I always find myself apologising for the hyperbole in these archive pieces, and honestly there are plenty this week too, but it’s not undeserved. Unusually, due to their lack of new releases, except for the last line, this one is still current too!
Kraftwerk are one of the most influential and important bands that have ever existed, without a doubt. Although they never made any particular impact on the charts, with the exception of The Model, they have come to be renowned for inventing practically every form of electronic music in existence, and they are now guaranteed sell-out tours and sizable hits the world over.
It all began way back in the late 1960s when Ralf Hütter and Florian Schneider-Esleben, then music students in Düsseldorf, joined with two others to form The Organisation. The debut album Tone Float was released in Germany in 1969.
Following this, Ralf and Florian went off to form Kraftwerk, which translates into English as “power station”. The first three albums, now known as Kraftwerk 1, 2, and Ralf and Florian are little known but have come to be widely referenced in the field of experimental music, being commonly cited as influences by the likes of David Bowie and Orbital.
Their fourth album as Kraftwerk introduced two new members: Karl Bartos and Wolfgang Flür, and became a worldwide hit and instant classic. 1975’s Autobahn has been universally praised as one of the most important albums ever recorded.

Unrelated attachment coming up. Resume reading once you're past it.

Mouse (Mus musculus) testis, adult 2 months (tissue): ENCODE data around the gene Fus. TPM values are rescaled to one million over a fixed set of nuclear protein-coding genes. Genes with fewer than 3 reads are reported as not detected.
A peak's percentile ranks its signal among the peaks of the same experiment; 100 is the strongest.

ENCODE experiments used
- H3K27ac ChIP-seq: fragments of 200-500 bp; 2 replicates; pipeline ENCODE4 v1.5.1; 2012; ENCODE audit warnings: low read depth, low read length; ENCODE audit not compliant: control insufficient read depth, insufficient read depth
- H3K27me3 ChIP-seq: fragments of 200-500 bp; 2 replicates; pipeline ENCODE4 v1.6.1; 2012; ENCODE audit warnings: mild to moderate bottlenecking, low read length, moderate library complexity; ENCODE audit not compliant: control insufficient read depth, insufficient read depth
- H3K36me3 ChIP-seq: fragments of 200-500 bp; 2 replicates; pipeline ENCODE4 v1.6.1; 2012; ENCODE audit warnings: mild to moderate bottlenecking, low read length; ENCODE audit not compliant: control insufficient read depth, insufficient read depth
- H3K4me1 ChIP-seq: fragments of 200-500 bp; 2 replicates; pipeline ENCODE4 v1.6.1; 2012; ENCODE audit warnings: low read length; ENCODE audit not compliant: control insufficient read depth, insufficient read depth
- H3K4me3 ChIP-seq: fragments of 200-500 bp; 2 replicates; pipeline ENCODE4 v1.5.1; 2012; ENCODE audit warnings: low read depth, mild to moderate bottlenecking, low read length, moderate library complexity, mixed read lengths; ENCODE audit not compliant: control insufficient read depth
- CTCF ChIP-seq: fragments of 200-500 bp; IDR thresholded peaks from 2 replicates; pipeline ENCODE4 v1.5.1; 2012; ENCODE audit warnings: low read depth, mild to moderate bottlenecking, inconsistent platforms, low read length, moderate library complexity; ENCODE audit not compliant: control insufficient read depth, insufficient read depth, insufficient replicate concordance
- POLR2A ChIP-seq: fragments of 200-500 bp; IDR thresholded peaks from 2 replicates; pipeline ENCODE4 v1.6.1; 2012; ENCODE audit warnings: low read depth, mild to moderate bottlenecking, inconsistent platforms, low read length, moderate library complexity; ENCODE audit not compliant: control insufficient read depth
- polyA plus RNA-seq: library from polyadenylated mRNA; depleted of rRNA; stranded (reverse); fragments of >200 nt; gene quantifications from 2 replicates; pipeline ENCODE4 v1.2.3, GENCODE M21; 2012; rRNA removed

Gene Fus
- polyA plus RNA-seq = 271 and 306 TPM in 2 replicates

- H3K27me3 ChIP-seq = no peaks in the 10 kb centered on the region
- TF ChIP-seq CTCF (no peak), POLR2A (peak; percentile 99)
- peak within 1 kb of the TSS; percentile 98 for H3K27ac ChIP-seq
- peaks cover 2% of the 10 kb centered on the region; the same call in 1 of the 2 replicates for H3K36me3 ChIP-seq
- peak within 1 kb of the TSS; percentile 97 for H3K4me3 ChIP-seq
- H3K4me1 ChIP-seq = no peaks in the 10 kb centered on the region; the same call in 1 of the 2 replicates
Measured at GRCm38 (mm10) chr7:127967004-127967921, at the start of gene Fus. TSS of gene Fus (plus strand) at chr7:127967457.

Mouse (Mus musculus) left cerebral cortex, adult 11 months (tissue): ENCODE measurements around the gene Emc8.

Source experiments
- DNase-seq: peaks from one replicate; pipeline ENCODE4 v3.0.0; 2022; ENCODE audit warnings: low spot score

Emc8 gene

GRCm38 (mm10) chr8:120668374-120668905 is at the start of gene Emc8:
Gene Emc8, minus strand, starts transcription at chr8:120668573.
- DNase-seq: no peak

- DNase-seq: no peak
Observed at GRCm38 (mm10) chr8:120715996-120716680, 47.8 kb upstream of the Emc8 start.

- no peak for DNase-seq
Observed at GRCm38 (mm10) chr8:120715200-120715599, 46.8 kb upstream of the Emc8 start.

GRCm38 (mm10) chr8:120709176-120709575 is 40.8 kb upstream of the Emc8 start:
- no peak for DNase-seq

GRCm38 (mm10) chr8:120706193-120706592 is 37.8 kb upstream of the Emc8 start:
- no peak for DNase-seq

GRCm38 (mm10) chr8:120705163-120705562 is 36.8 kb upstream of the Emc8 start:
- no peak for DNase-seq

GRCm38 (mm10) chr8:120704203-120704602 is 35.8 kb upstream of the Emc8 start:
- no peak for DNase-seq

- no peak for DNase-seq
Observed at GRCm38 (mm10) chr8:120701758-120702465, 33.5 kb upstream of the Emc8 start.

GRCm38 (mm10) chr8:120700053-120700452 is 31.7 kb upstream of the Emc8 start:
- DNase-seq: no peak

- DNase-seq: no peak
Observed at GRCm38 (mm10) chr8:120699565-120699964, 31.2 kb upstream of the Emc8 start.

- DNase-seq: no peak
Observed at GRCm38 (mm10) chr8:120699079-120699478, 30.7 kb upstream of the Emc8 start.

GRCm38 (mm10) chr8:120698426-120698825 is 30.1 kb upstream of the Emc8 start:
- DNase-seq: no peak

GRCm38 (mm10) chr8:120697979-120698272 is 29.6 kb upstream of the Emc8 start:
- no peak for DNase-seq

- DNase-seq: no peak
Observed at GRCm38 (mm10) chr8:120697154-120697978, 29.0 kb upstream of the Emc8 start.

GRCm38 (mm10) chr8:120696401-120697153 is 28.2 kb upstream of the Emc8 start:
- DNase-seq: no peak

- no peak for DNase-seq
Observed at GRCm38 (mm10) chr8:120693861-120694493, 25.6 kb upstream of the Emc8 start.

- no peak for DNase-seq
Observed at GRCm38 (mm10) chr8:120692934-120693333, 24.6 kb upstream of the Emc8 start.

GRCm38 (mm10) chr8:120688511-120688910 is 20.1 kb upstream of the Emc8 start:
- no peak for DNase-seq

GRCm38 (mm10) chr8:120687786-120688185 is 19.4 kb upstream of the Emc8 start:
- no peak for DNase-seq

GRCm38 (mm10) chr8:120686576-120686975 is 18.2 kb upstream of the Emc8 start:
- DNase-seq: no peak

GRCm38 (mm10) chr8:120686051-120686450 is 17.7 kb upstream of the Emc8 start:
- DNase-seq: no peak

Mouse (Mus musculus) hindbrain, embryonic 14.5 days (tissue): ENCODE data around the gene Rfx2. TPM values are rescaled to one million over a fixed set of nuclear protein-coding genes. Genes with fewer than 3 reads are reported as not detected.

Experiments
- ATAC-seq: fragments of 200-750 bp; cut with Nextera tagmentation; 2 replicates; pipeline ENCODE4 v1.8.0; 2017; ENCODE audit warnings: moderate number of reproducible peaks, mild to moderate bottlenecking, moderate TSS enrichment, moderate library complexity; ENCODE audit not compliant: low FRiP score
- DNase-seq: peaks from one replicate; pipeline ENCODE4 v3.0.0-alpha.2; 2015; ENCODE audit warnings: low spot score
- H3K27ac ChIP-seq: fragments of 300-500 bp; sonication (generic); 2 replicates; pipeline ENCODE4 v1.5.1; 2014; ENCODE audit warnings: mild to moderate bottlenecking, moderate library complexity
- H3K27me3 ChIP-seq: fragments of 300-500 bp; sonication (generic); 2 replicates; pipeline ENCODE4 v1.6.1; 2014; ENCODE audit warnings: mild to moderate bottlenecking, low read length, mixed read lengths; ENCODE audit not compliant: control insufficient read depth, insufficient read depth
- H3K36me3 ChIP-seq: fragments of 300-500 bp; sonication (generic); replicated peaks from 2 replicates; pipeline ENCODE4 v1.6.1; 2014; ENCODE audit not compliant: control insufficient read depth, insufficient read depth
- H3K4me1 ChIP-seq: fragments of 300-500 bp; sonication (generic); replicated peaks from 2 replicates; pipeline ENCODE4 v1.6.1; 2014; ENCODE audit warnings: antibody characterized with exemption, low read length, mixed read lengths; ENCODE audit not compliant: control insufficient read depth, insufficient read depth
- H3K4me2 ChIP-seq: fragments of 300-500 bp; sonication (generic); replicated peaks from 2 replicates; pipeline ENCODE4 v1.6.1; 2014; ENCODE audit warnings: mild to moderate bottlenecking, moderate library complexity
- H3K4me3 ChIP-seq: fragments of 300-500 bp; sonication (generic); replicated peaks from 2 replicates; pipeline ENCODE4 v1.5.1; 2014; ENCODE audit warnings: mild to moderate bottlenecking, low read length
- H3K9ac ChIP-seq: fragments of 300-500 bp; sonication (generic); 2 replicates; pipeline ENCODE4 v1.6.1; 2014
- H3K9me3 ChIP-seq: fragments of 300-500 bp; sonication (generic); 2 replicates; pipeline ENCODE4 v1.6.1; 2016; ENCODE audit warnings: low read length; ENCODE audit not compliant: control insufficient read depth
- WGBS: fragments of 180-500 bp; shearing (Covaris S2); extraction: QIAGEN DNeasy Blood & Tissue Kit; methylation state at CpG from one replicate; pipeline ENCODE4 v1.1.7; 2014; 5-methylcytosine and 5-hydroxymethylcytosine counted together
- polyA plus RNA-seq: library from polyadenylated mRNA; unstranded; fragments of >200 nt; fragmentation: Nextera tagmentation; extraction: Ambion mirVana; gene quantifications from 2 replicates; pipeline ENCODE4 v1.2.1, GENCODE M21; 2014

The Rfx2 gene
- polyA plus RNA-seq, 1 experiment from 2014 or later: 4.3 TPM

Over the next ten years, they would go on to record classic after classic, with Radio-Activity in 1976, Trans-Europe Express in 1977, the classic The Man-Machine in 1978, and Computer World in 1981. It was at the start of the 1980s that they reached their chart pinnacle with The Model hitting number one in the UK.
In 1983, they recorded the cycling anthem Tour de France, but it was shortly after this that Hütter suffered a serious cycling accident, putting the recording of their next album way behind schedule. Eventually released in 1986, Electric Café just about scraped into the bottom end of the UK Charts.
In 1991, they returned, remixing many of their classic albums for the fantastic The Mix, and then they spend most of the 1990s locked away in their studio, occasionally resurfacing with rumours of reissues or a new album, and towards the end of the 1990s, a couple of tours as well.
Eventually, they reappeared last year  with Tour de France Soundtracks. Widely criticised for being “more of the same”, it still managed a respectable UK chart placing, and is a good album nonetheless.
Finally, rumours still abound of a series of reissues of the original albums. Promos are now available, but there is still no news when they will appear in the shops.